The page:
Crystallization is ubiquitous in pharmaceutical manufacturing as a means of separation and purification. The pharmaceutical industry is currently going through a paradigm shift from batch to continuous manufacturing due to its various benefits such as improved product consistency, improved productivity, ease of scale up, efficient use of physical space and reduction in energy consumption. Crystallization is a key unit operation in a continuous manufacturing process since in addition to being a critical purification step it also defines the critical properties of the particulate products. In silico evaluation and design of crystallization systems can significantly reduce process development time and allow the understanding and defining of the optimal operating space. While significant progress has been made to date, this chapter is primarily focused on presenting the basic concepts of modeling and simulation of the two continuous crystallizer platforms – mixed suspension mixed product removal (MSMPR) crystallizer and plug flow crystallizer (PFC). Starting from the fundamental concepts of the crystallization process, modeling of the various sub processes such as nucleation, growth, aggregation and breakage are discussed. Then, the population balance model for the continuous crystallizer platforms are discussed along with the numerical techniques that can be used to solve the model equations. Finally, a few case studies are presented including cooling and antisolvent crystallizations, as well as crystallization of polymorphic and enantiomeric systems.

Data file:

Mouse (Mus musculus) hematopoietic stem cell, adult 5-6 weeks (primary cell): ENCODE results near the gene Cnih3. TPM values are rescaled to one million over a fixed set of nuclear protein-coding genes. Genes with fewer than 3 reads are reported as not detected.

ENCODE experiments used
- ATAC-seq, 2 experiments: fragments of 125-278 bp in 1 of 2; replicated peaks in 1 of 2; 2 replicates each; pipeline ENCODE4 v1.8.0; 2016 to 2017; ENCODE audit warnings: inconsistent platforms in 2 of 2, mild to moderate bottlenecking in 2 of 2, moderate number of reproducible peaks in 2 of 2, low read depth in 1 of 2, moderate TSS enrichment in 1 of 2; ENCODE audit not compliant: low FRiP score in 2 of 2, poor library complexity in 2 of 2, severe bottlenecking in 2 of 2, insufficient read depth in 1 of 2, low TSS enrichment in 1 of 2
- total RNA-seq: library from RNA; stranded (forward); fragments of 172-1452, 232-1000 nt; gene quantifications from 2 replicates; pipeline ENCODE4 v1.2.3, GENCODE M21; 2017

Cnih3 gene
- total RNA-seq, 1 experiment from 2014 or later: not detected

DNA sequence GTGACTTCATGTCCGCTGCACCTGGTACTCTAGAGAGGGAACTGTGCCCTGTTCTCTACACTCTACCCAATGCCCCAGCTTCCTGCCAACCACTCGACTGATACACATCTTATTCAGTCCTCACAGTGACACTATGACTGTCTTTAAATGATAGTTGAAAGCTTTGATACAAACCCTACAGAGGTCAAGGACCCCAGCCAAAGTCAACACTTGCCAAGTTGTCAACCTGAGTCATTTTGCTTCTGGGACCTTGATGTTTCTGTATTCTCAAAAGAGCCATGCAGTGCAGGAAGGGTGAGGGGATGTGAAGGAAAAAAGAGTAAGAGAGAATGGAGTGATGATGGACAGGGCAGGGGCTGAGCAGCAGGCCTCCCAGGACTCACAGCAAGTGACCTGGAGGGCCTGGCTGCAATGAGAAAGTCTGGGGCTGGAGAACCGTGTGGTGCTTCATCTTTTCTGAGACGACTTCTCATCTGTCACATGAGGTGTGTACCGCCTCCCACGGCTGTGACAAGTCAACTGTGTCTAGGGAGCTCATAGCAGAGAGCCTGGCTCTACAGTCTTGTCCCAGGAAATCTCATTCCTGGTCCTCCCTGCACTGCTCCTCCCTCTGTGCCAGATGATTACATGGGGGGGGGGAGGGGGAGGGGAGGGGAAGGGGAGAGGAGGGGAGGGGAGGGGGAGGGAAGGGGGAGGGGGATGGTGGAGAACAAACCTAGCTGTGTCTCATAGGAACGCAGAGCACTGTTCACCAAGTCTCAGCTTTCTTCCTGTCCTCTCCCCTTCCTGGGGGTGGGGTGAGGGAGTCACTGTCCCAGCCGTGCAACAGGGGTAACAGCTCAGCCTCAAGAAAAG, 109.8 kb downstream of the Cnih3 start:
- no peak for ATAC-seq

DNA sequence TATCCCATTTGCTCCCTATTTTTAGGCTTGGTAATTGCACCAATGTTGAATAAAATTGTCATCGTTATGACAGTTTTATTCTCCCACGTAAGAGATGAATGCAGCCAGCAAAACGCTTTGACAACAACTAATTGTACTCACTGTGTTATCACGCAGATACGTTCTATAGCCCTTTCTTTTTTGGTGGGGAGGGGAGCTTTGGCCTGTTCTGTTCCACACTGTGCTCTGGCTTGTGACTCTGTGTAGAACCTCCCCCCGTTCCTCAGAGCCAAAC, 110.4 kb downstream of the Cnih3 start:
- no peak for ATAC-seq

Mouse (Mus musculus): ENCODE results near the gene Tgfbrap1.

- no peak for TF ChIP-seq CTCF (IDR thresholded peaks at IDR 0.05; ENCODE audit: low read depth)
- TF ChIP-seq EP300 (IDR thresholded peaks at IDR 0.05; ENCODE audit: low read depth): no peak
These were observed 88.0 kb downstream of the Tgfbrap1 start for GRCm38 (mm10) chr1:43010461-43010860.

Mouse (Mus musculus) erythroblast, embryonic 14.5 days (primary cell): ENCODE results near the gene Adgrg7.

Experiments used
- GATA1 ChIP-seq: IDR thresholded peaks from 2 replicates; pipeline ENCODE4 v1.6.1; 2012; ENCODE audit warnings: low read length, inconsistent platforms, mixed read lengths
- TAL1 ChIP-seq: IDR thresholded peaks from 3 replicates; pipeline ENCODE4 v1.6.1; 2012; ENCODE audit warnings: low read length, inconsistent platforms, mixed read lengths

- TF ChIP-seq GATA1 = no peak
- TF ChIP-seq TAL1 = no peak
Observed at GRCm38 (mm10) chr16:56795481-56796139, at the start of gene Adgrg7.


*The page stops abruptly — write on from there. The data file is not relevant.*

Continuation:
|Title of host publication||The Handbook of Continuous Crystallization|
|Editors||Nima Yazdanpanah, Zoltan K. Nagy|
|Publisher||The Royal Society of Chemistry|
|ISBN (Electronic)||978-1-78801-358-1, 978-1-83916-131-5|
|Publication status||Published - 13 Feb 2020|
Szilagyi, B., Majumder, A., & Nagy, Z. K. (2020). Fundamentals of Population Balance Based Crystallization Process Modeling. In N. Yazdanpanah, & Z. K. Nagy (Eds.), The Handbook of Continuous Crystallization The Royal Society of Chemistry. https://doi.org/10.1039/9781788013581-00051